On August 9, ASCO submitted a comment letter to Alex M. Azar II, Secretary of Health and Human Services (HHS), regarding the proposed rule on Sec. 1557 of the Affordable Care Act (ACA)—Nondiscrimination in Health and Health Education Programs or Activities.
ASCO’s comments specifically focused on the proposed change to remove “gender identity” from the defined discrimination categories covered by “on the basis of sex,” which would directly impact the care of sexual and gender minorities (SGM), including individuals who are lesbian, gay, bisexual, transgender, and intersex.
The Society is concerned that implementing the proposed rule would substantially curtail the rights and protections of SGM patients and reduce the anti-discrimination requirements on health insurers and medical providers. The new limited definitions and scope described in proposed interpretation of Section 1557 could inhibit access to equitable cancer care and adequate insurance coverage.
The SGM population bears a disproportionate cancer burden. The disparities in cancer outcomes stem from the unique cancer risks, needs, and challenges, including discrimination and gaps in quality of care. This population exhibits low uptake rates of cancer screening and therefore may present with late-stage disease. Additionally, due to fear of discrimination and stigmatization, SGM populations often do not disclose their sexual orientation to health care providers, which may create additional barriers to high-quality care. Further, transgender individuals already experience limitations in insurance coverage for transition-related care and cancer screening, given that the individual’s anatomy may not be compatible with the gender listed in his or her policy.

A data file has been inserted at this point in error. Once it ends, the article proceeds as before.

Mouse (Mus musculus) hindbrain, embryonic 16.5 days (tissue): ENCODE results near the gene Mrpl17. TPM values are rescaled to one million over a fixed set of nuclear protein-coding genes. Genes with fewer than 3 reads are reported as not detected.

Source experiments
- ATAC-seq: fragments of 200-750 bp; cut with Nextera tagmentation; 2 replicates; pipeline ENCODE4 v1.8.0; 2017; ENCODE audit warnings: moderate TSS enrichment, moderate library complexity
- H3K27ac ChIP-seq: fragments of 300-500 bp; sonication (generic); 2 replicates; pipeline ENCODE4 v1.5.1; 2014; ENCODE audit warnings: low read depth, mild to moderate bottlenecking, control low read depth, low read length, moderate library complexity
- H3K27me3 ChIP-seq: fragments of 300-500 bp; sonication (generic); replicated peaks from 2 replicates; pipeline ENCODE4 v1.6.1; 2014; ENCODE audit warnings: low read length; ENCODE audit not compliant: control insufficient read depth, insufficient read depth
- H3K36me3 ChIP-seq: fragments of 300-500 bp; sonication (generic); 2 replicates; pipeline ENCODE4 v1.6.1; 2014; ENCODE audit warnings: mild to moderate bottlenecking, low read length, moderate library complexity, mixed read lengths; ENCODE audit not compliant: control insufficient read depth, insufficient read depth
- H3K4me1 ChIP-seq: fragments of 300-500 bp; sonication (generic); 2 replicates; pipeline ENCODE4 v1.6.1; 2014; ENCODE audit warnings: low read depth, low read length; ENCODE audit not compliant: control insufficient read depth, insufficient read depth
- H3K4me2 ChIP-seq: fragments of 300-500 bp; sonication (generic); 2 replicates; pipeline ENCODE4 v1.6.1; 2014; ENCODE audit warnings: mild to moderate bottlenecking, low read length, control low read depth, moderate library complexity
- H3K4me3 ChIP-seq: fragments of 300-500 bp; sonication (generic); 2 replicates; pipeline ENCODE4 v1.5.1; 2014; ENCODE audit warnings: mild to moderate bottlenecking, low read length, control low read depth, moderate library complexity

ASCO is committed to addressing the needs of SGM populations as a diverse group at risk for receiving disparate care and having suboptimal experiences, including discrimination, throughout the cancer care continuum.
In April 2017, ASCO issued a position statement that contained recommendations for reducing cancer health disparities among SGM populations. The recommendations were designed to focus attention on the challenges facing the SGM community—including discrimination and greater risk of anxiety and depression, resulting in disparate care—and concrete steps that can help minimize health disparities among SGM individuals.
Read the full comment letter.
Watch a video that summarizes ASCO’s position statement recommendations for reducing cancer health disparities among SGM populations.